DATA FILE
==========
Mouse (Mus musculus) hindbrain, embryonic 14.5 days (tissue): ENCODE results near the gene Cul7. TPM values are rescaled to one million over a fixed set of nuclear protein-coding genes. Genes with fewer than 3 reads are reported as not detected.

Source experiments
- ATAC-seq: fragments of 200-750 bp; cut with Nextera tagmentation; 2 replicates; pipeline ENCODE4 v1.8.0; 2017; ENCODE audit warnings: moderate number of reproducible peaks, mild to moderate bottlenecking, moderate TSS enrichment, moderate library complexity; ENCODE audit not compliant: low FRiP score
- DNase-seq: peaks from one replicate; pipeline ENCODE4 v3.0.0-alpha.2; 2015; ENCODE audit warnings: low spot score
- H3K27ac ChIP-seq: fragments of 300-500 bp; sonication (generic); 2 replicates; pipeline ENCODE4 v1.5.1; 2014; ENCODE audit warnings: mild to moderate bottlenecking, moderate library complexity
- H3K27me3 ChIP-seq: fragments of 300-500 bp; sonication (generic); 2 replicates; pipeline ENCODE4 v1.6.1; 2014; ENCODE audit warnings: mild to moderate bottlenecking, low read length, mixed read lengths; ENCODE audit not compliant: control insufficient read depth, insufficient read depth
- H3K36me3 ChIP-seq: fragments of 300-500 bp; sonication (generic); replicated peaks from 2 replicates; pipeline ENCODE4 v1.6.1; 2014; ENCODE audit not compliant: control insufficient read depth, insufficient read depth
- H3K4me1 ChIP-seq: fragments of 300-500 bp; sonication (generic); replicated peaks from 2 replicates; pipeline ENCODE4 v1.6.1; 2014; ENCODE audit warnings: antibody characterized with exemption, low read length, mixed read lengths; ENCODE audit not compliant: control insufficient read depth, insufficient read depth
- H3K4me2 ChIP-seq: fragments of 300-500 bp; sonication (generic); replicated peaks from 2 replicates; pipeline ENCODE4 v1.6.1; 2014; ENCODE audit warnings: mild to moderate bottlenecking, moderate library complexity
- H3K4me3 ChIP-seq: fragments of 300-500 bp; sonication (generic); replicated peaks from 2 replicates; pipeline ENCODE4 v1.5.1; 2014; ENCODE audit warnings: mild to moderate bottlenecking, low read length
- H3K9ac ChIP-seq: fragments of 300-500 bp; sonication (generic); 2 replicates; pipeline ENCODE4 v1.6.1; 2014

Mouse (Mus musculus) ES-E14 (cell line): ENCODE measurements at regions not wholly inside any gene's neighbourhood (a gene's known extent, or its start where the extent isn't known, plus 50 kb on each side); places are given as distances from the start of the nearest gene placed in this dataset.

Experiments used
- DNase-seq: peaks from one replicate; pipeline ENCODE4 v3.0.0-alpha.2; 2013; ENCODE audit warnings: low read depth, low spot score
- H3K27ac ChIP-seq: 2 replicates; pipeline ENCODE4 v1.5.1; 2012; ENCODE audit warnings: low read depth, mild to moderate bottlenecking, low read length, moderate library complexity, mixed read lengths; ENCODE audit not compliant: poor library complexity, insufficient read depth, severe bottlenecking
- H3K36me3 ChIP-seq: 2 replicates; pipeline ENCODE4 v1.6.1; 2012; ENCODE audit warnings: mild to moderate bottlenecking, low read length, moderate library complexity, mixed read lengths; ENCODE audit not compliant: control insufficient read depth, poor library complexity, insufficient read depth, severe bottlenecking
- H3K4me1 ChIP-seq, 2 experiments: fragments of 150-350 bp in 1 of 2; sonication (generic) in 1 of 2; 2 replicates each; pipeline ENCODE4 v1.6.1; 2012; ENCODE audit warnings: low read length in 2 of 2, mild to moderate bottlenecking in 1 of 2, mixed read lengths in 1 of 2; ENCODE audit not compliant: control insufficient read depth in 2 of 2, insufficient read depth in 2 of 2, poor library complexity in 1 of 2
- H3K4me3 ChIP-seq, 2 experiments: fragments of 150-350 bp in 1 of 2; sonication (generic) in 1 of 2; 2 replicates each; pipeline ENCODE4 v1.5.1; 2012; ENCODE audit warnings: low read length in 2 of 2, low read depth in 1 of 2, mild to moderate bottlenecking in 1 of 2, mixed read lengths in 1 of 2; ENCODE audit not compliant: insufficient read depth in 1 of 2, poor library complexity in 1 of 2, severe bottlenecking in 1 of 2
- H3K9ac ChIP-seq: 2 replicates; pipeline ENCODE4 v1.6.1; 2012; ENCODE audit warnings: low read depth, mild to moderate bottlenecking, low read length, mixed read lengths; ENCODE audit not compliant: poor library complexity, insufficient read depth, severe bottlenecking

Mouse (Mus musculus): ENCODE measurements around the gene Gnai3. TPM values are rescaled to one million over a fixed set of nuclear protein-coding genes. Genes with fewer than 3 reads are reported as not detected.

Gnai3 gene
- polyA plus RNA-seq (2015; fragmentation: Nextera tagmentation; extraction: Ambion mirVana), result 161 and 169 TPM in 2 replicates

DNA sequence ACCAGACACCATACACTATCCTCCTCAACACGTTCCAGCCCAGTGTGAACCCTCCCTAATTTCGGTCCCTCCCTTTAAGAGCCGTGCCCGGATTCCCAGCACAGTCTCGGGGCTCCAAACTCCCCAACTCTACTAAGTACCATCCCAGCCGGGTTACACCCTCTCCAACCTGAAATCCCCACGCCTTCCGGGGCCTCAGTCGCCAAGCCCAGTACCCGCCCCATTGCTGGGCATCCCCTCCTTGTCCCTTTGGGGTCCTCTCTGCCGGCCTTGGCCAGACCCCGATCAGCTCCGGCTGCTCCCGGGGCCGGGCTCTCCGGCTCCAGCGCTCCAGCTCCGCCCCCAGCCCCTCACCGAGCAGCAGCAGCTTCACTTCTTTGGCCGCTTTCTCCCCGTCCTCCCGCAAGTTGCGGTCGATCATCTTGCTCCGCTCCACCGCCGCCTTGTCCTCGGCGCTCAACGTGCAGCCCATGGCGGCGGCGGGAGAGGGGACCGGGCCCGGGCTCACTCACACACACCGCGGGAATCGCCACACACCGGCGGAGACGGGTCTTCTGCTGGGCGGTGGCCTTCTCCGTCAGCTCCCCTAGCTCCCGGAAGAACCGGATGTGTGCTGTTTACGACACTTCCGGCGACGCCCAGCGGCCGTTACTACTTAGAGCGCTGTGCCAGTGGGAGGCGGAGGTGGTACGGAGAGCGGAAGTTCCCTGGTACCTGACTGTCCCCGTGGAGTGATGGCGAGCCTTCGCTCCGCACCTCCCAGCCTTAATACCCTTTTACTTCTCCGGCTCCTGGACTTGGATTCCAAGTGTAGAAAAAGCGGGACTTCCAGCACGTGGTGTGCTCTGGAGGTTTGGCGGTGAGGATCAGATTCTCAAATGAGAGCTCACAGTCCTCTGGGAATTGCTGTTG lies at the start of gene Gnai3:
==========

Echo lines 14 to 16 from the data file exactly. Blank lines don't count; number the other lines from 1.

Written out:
- DNase-seq: peaks from one replicate; pipeline ENCODE4 v3.0.0-alpha.2; 2013; ENCODE audit warnings: low read depth, low spot score
- H3K27ac ChIP-seq: 2 replicates; pipeline ENCODE4 v1.5.1; 2012; ENCODE audit warnings: low read depth, mild to moderate bottlenecking, low read length, moderate library complexity, mixed read lengths; ENCODE audit not compliant: poor library complexity, insufficient read depth, severe bottlenecking
- H3K36me3 ChIP-seq: 2 replicates; pipeline ENCODE4 v1.6.1; 2012; ENCODE audit warnings: mild to moderate bottlenecking, low read length, moderate library complexity, mixed read lengths; ENCODE audit not compliant: control insufficient read depth, poor library complexity, insufficient read depth, severe bottlenecking